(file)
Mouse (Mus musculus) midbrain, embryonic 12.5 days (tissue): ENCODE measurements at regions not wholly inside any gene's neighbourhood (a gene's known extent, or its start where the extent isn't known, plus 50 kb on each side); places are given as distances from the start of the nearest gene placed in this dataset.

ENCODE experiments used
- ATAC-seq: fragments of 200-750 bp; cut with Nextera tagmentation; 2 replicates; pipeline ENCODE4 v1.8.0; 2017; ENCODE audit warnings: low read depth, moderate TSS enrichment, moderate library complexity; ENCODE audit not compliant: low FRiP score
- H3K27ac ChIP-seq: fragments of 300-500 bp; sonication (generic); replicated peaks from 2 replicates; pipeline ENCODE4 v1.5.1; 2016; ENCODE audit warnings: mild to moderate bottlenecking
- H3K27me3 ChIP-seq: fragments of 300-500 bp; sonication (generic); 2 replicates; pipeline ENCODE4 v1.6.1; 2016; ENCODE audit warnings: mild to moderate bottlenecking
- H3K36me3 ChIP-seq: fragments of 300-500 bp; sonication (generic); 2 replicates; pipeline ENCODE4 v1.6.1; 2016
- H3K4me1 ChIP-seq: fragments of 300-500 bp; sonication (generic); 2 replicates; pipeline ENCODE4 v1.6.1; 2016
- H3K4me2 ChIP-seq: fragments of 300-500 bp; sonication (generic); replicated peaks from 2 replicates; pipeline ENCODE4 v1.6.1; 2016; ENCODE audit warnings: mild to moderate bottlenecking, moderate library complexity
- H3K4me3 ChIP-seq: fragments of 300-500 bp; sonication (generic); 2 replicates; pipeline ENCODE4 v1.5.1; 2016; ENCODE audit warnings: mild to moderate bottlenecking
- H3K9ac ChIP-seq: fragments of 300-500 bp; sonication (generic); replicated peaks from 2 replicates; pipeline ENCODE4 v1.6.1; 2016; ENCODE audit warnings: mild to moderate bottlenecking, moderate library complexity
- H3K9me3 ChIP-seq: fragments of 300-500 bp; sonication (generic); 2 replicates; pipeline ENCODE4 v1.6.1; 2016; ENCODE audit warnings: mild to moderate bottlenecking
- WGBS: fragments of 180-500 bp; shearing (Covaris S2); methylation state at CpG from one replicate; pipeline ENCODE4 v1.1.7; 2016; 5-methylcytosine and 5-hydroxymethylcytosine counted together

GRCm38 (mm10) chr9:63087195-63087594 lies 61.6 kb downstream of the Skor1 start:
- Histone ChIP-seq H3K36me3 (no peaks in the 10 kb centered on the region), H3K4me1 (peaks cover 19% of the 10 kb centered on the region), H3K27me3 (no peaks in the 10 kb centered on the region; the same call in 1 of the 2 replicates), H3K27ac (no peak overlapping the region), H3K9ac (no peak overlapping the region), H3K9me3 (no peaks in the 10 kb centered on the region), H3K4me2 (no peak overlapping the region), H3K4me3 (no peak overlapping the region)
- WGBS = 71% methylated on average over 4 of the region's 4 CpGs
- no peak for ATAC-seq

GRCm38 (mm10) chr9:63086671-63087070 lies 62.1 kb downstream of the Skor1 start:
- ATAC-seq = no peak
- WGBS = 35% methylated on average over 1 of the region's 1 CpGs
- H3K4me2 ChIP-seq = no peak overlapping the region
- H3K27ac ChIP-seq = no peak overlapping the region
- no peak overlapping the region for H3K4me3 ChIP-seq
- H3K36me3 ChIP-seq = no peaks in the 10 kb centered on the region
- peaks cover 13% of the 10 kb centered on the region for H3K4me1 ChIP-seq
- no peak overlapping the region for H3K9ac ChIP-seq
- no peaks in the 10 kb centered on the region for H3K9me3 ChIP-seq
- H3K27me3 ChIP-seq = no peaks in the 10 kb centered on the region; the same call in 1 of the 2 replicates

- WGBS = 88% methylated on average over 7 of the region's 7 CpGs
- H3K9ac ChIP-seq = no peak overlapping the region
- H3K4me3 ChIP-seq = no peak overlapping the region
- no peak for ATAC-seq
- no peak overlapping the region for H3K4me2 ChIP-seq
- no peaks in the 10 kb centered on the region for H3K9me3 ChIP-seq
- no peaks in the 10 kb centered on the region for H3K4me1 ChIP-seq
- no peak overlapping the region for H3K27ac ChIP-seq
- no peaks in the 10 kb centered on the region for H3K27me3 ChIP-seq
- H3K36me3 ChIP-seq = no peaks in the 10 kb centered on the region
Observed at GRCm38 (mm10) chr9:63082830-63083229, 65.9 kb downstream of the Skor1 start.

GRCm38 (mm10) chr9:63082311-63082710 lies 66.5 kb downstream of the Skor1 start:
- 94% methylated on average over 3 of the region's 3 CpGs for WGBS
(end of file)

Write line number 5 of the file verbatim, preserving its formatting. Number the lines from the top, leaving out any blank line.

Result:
- H3K27me3 ChIP-seq: fragments of 300-500 bp; sonication (generic); 2 replicates; pipeline ENCODE4 v1.6.1; 2016; ENCODE audit warnings: mild to moderate bottlenecking